Yemen has an integrated network of pipelines that transport crude oil from 3 central production units, which separate gas, crude, water, and salt from the oil, and connect to 4 longer pipelines that transport the oil to the export terminals. These include the 270-mile Marib-Ras Isa pipeline, which transports oil from the Marib basin to the Ras Isa offshore export terminal in the Red Sea and has a capacity of 400,000 bbl/d; the 90-mile Masila-Ash Shahir pipeline runs from Masila to the export terminal at Ash Shahir on the Gulf of Aden and has a capacity of 300,000 bbl/d; the 130-mile Shabwa-Bir Ali pipeline runs from from the Ayad-Shabwa block to the Bir Ali terminal on the Gulf of Aden and has a capacity of 135,000 bbl/d. The total length of oil pipelines in the country is estimated at 662 miles.
Yemen has 5 main oil export terminals in operation: Aden port handles refined products exported onto vessels up to 110,000 deadweight tons (dwt); Ras Isa is the main crude export terminal, located offshore in the Red Sea; Hodeidah on the Red Sea handles small tankers up to 15,000 dwt; Bir Ali exports crude from the Shabwa region; Ash Shihr (also known as Al Mukallah) is operated by Nexen and ships oil coming from the Masila oilfield onto tankers of between 80,000 and 400,000 dwt.
According to the January 2011 Oil and Gas Journal, Yemen has a total crude oil refining capacity of 140,000 bbl/d from two aging refineries: the 130,000 bbl/d Aden refinery built in 1954 and operated by Aden Refinery Company (ARC), and the 10,000 bbl/d Marib refinery built in 1986 and operated by the Yemen Refinery Company. In January 2011, it was reported that the Chinese and Yemeni governments are in discussions about a concessionary loan to finance the modernization of the Aden refinery. Chinese oil companies could also be involved in securing the feedstock supply for the facility, which has repeatedly encountered operational problems due to feedstock shortages. Although the refinery has a nameplate capacity of 130,000 bbl/d, it reportedly has a usual throughput volume of about 90,000 bbl/d. China’s Ministry of Commerce said that Yemen is planning a US$1.5 billion renovation project.
Planned new refineries at Mukallah and Ras Isa, to be backed by Saudi Arabia and the International Finance Corp., respectively, have been delayed for a number of years due to rising construction costs and the decline in oil feedstocks.
Yemen began exporting LNG in November 2009. Development of its natural gas resources is expected to increase.
According to the Oil and Gas Journal, as of January 1, 2011, Yemen has 16.9 trillion cubic feet (Tcf) of proven natural gas reserves. Most of Yemen’s natural gas reserves are associated gas concentrated in the Marib-Jawf fields, which contain 10 Tcf of proved reserves according to Yemen LNG. Success in developing the liquefied natural gas (LNG) sector is likely to increase interest in further natural gas exploration and production.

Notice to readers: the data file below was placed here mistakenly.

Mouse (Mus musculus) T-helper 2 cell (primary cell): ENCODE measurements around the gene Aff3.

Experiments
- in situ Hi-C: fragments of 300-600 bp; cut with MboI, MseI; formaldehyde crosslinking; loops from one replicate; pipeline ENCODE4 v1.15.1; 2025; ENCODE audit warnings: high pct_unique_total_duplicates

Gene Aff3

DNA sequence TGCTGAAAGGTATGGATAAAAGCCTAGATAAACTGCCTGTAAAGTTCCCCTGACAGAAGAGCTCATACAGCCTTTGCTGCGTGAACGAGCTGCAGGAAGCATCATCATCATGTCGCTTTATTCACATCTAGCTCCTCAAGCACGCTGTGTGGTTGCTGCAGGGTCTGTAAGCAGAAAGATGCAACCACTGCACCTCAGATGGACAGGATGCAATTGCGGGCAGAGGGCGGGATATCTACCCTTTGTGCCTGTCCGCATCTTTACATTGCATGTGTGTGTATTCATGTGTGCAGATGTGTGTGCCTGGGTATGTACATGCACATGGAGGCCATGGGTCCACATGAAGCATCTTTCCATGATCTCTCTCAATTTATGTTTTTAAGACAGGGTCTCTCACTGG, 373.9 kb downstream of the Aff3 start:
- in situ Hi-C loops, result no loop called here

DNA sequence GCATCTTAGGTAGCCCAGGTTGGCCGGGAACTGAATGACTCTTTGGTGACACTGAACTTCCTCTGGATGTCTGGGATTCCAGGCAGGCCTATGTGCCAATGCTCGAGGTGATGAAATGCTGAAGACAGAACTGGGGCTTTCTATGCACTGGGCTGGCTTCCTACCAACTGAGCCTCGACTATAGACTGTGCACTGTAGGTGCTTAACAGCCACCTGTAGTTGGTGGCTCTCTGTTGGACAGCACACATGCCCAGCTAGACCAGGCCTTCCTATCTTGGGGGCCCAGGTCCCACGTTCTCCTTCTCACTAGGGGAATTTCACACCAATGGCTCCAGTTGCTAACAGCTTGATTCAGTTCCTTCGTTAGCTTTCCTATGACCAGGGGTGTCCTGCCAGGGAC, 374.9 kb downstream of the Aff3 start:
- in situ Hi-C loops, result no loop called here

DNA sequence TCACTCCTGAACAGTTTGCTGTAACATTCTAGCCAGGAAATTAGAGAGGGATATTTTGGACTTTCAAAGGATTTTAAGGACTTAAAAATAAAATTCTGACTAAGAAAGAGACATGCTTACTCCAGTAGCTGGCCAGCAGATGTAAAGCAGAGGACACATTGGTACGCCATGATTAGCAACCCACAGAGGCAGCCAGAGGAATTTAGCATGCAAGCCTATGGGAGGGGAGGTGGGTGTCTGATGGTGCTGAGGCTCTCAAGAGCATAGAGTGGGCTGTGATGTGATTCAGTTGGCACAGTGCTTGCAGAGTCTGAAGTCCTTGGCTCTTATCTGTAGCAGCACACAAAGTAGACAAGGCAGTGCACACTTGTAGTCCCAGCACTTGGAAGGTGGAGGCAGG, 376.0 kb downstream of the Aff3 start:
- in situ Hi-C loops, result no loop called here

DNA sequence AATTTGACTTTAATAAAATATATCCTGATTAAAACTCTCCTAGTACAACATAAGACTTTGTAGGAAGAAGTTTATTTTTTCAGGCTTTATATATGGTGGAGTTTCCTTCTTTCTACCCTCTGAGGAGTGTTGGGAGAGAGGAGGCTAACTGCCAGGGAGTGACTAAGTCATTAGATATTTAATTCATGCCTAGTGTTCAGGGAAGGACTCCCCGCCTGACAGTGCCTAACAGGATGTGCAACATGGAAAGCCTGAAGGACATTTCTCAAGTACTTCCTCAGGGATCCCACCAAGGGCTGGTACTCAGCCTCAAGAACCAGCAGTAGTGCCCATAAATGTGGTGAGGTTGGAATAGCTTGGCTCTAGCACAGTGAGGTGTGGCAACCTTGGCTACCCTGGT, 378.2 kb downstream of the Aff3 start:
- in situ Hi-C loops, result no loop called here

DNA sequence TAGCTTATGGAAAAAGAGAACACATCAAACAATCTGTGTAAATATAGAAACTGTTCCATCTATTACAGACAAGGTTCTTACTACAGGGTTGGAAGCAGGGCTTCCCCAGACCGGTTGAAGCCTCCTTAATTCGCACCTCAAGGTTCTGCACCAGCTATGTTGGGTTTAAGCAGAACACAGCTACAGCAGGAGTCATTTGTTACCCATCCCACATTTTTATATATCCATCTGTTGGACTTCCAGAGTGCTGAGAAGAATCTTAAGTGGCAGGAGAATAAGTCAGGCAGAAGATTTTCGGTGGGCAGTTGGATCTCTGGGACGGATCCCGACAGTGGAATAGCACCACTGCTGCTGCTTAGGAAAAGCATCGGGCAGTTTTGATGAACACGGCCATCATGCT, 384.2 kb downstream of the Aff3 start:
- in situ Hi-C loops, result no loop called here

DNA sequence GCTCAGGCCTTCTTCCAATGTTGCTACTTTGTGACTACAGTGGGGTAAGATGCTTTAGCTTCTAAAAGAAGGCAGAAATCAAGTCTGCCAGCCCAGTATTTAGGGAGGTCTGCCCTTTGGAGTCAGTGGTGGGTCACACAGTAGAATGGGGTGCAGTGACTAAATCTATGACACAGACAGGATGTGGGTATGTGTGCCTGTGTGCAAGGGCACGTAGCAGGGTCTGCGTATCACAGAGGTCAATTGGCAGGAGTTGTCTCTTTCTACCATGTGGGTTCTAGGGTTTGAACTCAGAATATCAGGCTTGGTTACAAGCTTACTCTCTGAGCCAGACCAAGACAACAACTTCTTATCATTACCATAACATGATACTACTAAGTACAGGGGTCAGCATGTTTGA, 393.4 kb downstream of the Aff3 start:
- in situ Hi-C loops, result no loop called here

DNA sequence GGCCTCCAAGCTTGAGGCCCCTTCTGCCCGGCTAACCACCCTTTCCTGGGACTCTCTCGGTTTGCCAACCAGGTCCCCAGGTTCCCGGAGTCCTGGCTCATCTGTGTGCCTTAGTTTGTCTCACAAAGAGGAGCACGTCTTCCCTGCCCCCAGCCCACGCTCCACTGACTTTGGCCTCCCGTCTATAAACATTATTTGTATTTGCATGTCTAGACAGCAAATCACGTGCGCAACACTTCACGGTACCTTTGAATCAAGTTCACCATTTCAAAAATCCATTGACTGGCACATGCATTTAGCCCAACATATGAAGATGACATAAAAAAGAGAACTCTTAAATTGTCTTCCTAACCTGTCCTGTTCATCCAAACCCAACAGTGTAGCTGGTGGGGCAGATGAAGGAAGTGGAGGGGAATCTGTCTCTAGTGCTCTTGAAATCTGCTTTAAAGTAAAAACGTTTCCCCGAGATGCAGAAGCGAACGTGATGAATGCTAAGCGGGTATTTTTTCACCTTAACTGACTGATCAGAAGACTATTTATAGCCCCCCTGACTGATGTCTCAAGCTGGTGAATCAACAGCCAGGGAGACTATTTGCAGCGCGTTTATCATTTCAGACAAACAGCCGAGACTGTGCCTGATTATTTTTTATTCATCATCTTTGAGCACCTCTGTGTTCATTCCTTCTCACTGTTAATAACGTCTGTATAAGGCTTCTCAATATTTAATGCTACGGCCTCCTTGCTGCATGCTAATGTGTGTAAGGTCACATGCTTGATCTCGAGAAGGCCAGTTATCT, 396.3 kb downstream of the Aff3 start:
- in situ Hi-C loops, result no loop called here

Yemen produced an estimated gross 509 billion cubic feet (Bcf) of natural gas in 2009, of which 441 Bcf was reinjected to provide enhanced oil recovery, 18 Bcf was vented and flared, and 50 Bcf was marketed, of which only 4 Bcf was used domestically to fuel electric power generation, which is predominantly reliant on oil. Natural gas production began in Yemen in 1993, reached a peak of 727 Bcf in 2005, and then began a declining trend. However, the startup of the Balhaf LNG facility at the end of 2009 was the beginning of a sustained rise in Yemen’s natural gas production.
The Yemeni government’s plans for increased domestic use of new natural gas reserves include the transition of power generation from diesel fuel oil to natural gas fuels. Reportedly, all new production sharing agreements (PSA) with foreign companies now include a clause that mandates contractors to invest in Yemen’s natural gas infrastructure. The new PSAs mark Yemen’s recent shift to natural gas.
Liquefied Natural Gas (LNG)
According to Cedigaz, Yemen exported a total of 15 Bcf of LNG in 2009, following the opening of its first LNG plant at the port of Balhaf on the Gulf of Aden at the beginning of November 2009. The Balhaf LNG processing plant, operated by Total, added a second train in April 2010, which increased total capacity to 326 Bcf/year. Earnings from its LNG exports are projected to provide a partial offset of Yemen’s falling oil export revenues in 2011, when Yemen’s LNG project reaches full capacity.
A long-term LNG sales contract with Korea Gas Corporation, signed in 2005, provided both the impetus and the investment needed to begin developing Yemen’s natural gas reserves for the export market. Yemen also signed 20-year contracts with GDF Suez Company and lead developer, Total. Yemen LNG is the company developing Balhaf; Total holds a 39.6 percent stake in the project, followed by Hunt Oil, which holds 17.2 percent, Yemen Gas Company at 16.7 percent, and 3 South Korean companies – SK Gas at 9.55 percent, Korea Gas at 6 percent, Hyundai at 5.88 percent. Local Yemeni investors make up the balance.
The Balhaf LNG terminal receives natural gas from Block 18 in the MaribBasin via a 200-mile, 900,000 cubic feet per day capacity pipeline. Block 18 is operated by the Yemeni government, which has earmarked10.2 Tcf of gas reserves for the LNG project.